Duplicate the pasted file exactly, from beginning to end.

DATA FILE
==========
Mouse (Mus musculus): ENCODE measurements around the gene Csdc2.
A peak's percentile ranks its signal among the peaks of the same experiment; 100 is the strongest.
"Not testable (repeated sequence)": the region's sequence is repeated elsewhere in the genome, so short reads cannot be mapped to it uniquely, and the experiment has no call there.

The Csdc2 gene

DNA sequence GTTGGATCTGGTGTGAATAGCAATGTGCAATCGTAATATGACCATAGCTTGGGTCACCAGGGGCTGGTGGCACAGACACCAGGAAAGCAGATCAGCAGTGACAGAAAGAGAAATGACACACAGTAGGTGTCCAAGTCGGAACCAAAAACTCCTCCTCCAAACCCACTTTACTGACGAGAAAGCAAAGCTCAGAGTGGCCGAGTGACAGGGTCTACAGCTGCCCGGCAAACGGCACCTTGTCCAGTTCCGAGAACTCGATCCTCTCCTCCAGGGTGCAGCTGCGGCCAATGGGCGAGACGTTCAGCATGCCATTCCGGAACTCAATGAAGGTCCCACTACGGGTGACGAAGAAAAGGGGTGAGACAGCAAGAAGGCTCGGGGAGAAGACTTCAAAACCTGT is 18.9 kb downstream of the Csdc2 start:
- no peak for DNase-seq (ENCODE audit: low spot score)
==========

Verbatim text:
Mouse (Mus musculus): ENCODE measurements around the gene Csdc2.
A peak's percentile ranks its signal among the peaks of the same experiment; 100 is the strongest.
"Not testable (repeated sequence)": the region's sequence is repeated elsewhere in the genome, so short reads cannot be mapped to it uniquely, and the experiment has no call there.

The Csdc2 gene

DNA sequence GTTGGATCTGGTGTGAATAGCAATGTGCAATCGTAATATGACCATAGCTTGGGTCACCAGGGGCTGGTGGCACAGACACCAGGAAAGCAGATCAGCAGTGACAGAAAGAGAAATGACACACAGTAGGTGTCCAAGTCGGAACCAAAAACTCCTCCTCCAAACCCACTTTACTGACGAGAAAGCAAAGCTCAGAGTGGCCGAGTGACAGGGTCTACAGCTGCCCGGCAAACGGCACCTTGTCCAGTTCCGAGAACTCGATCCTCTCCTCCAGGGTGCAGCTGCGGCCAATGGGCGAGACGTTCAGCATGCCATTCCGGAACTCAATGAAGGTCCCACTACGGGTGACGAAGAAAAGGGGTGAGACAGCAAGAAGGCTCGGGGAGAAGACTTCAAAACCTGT is 18.9 kb downstream of the Csdc2 start:
- no peak for DNase-seq (ENCODE audit: low spot score)